|Alabama is one of a very few states that allows a deduction against state taxable income for federal income tax. The Alabama deduction is actually written into our constitution, so the only way we could ever do away with it would be to pass a constitutional amendment. For tax years beginning after December 31, 1998, the amount that is deductible is the liability shown on the current year Federal return, regardless of the amount of Federal income taxes actually paid during the year. The deduction for federal income tax is allowable whether or not the taxpayer itemizes deductions. The deductible federal income tax does not include federal self-employment taxes, although those taxes are deductible as an itemized deduction in the following year.|
The Department of Revenue provides a worksheet in the instructions for computing the Federal Income Tax Deduction. The table below shows the beginning number for Line 1 of the worksheet depending on which Federal form you filed:
For many taxpayers, this amount will be the deduction. However, if you claim any one of several listed credits on your Federal return, you must subtract the sum of those credits from the Federal income tax amount (reducing the deduction). The credits involved are Earned Income Credit, Additional Child Tax Credit, American Opportunity Credit, and the Business Credits from Forms 2439, 8801, and 8885. The worksheet gives detail about the line numbers to reference for each of these credits.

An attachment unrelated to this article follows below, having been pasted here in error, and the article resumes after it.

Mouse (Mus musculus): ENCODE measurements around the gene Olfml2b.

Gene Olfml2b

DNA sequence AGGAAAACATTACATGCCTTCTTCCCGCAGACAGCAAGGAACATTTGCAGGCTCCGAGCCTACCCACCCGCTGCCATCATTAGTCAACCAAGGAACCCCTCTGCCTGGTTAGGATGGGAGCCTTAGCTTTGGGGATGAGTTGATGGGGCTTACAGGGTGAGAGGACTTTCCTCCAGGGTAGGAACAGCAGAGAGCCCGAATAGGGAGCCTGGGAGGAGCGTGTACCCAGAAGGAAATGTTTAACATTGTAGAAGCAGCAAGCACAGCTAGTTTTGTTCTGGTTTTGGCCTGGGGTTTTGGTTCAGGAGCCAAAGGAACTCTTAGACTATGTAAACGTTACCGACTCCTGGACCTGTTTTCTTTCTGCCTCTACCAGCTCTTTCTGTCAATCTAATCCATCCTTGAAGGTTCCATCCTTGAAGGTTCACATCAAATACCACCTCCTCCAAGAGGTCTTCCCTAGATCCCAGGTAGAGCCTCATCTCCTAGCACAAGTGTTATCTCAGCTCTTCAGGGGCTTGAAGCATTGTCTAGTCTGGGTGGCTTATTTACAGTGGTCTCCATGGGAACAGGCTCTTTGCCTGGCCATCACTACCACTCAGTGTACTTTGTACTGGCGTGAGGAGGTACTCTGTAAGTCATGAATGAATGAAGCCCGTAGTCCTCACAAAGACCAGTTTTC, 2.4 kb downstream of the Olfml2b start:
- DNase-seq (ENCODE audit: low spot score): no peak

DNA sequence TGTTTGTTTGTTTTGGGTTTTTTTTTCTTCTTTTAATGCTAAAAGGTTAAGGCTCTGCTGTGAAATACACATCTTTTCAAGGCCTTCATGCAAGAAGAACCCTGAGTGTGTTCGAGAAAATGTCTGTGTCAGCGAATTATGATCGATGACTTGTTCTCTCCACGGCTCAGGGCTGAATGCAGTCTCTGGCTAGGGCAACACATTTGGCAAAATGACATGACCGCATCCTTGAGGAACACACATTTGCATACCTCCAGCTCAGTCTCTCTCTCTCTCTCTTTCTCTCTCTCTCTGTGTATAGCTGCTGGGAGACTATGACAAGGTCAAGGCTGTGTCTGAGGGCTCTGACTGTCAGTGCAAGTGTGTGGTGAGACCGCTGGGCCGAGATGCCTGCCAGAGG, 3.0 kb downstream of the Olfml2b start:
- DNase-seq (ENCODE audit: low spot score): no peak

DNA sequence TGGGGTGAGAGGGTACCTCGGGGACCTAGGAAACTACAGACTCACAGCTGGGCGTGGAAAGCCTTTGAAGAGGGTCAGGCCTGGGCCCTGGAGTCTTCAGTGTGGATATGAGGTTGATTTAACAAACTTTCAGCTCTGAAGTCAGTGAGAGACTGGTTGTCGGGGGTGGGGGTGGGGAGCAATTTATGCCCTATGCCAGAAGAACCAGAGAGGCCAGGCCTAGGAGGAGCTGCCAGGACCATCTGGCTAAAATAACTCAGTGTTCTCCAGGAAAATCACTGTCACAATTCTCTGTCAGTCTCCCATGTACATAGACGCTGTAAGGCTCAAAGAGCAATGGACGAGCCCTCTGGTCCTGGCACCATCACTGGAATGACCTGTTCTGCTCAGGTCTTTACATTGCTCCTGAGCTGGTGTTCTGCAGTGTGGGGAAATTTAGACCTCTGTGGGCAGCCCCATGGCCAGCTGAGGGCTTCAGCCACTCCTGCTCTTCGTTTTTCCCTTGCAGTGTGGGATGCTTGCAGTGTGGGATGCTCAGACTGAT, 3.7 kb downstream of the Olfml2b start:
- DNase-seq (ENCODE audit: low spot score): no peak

There are two circumstances where the otherwise deductible Federal income tax liability must be pro rated. A part year Alabama resident pro rates his deduction by the ratio that his Alabama adjusted gross income bears to his federal AGI. Also, when a married couple files a joint federal return, but elects to file separately in Alabama, each of them is entitled to a portion of the federal tax liability deduction from their joint federal return. The Alabama instructions say that each of them computes the deduction by applying the ratio that their Alabama AGI bears to the couple's combined federal AGI.
Non-Resident taxpayers filing Alabama Form 40NR are entitled to deduct their entire federal income tax liability without proration. However, if the non-resident taxpayers filed a joint federal return and are filing separately in Alabama, they must pro rate the federal income tax deduction as discussed in the previous paragraph.
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